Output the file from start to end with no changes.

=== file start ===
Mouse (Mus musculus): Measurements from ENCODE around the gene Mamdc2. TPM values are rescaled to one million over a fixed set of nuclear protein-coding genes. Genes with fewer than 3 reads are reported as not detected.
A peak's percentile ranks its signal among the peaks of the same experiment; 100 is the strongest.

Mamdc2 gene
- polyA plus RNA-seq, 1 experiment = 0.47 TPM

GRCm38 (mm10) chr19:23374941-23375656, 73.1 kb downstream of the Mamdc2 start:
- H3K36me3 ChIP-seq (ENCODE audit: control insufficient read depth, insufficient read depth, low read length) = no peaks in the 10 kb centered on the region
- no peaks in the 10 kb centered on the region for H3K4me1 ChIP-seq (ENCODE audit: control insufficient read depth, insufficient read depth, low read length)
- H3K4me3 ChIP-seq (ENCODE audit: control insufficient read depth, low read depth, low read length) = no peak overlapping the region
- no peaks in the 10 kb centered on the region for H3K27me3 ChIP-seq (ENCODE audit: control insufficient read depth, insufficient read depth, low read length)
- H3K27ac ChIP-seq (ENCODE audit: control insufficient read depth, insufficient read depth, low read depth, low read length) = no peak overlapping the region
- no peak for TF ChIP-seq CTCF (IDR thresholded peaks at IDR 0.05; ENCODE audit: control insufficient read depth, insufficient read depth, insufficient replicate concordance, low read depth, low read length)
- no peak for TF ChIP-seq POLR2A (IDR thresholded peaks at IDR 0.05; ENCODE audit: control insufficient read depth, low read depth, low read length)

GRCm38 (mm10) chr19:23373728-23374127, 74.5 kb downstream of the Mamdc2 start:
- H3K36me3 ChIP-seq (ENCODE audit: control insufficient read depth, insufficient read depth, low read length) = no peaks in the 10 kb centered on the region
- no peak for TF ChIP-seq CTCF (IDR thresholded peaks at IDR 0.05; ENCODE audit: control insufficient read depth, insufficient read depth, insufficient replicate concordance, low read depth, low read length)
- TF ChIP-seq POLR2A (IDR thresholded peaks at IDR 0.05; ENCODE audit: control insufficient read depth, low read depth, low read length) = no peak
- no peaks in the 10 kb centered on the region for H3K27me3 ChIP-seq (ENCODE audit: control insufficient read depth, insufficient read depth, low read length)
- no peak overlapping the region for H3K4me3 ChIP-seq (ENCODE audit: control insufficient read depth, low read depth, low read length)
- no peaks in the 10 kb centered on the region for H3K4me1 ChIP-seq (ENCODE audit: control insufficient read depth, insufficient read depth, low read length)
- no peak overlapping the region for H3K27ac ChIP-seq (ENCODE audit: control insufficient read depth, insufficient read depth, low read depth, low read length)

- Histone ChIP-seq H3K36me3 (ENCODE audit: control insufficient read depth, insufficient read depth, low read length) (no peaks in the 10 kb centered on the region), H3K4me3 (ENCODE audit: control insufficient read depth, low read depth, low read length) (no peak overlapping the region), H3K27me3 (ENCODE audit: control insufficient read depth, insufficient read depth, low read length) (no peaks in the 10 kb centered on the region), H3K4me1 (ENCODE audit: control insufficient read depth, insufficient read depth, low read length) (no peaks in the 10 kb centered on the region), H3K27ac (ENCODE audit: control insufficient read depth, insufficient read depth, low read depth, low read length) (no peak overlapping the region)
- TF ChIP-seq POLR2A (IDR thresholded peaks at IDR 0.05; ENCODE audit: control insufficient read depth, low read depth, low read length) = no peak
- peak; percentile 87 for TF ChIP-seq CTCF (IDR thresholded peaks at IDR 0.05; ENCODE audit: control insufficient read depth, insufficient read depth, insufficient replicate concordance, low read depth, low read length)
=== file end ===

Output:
Mouse (Mus musculus): Measurements from ENCODE around the gene Mamdc2. TPM values are rescaled to one million over a fixed set of nuclear protein-coding genes. Genes with fewer than 3 reads are reported as not detected.
A peak's percentile ranks its signal among the peaks of the same experiment; 100 is the strongest.

Mamdc2 gene
- polyA plus RNA-seq, 1 experiment = 0.47 TPM

GRCm38 (mm10) chr19:23374941-23375656, 73.1 kb downstream of the Mamdc2 start:
- H3K36me3 ChIP-seq (ENCODE audit: control insufficient read depth, insufficient read depth, low read length) = no peaks in the 10 kb centered on the region
- no peaks in the 10 kb centered on the region for H3K4me1 ChIP-seq (ENCODE audit: control insufficient read depth, insufficient read depth, low read length)
- H3K4me3 ChIP-seq (ENCODE audit: control insufficient read depth, low read depth, low read length) = no peak overlapping the region
- no peaks in the 10 kb centered on the region for H3K27me3 ChIP-seq (ENCODE audit: control insufficient read depth, insufficient read depth, low read length)
- H3K27ac ChIP-seq (ENCODE audit: control insufficient read depth, insufficient read depth, low read depth, low read length) = no peak overlapping the region
- no peak for TF ChIP-seq CTCF (IDR thresholded peaks at IDR 0.05; ENCODE audit: control insufficient read depth, insufficient read depth, insufficient replicate concordance, low read depth, low read length)
- no peak for TF ChIP-seq POLR2A (IDR thresholded peaks at IDR 0.05; ENCODE audit: control insufficient read depth, low read depth, low read length)

GRCm38 (mm10) chr19:23373728-23374127, 74.5 kb downstream of the Mamdc2 start:
- H3K36me3 ChIP-seq (ENCODE audit: control insufficient read depth, insufficient read depth, low read length) = no peaks in the 10 kb centered on the region
- no peak for TF ChIP-seq CTCF (IDR thresholded peaks at IDR 0.05; ENCODE audit: control insufficient read depth, insufficient read depth, insufficient replicate concordance, low read depth, low read length)
- TF ChIP-seq POLR2A (IDR thresholded peaks at IDR 0.05; ENCODE audit: control insufficient read depth, low read depth, low read length) = no peak
- no peaks in the 10 kb centered on the region for H3K27me3 ChIP-seq (ENCODE audit: control insufficient read depth, insufficient read depth, low read length)
- no peak overlapping the region for H3K4me3 ChIP-seq (ENCODE audit: control insufficient read depth, low read depth, low read length)
- no peaks in the 10 kb centered on the region for H3K4me1 ChIP-seq (ENCODE audit: control insufficient read depth, insufficient read depth, low read length)
- no peak overlapping the region for H3K27ac ChIP-seq (ENCODE audit: control insufficient read depth, insufficient read depth, low read depth, low read length)

- Histone ChIP-seq H3K36me3 (ENCODE audit: control insufficient read depth, insufficient read depth, low read length) (no peaks in the 10 kb centered on the region), H3K4me3 (ENCODE audit: control insufficient read depth, low read depth, low read length) (no peak overlapping the region), H3K27me3 (ENCODE audit: control insufficient read depth, insufficient read depth, low read length) (no peaks in the 10 kb centered on the region), H3K4me1 (ENCODE audit: control insufficient read depth, insufficient read depth, low read length) (no peaks in the 10 kb centered on the region), H3K27ac (ENCODE audit: control insufficient read depth, insufficient read depth, low read depth, low read length) (no peak overlapping the region)
- TF ChIP-seq POLR2A (IDR thresholded peaks at IDR 0.05; ENCODE audit: control insufficient read depth, low read depth, low read length) = no peak
- peak; percentile 87 for TF ChIP-seq CTCF (IDR thresholded peaks at IDR 0.05; ENCODE audit: control insufficient read depth, insufficient read depth, insufficient replicate concordance, low read depth, low read length)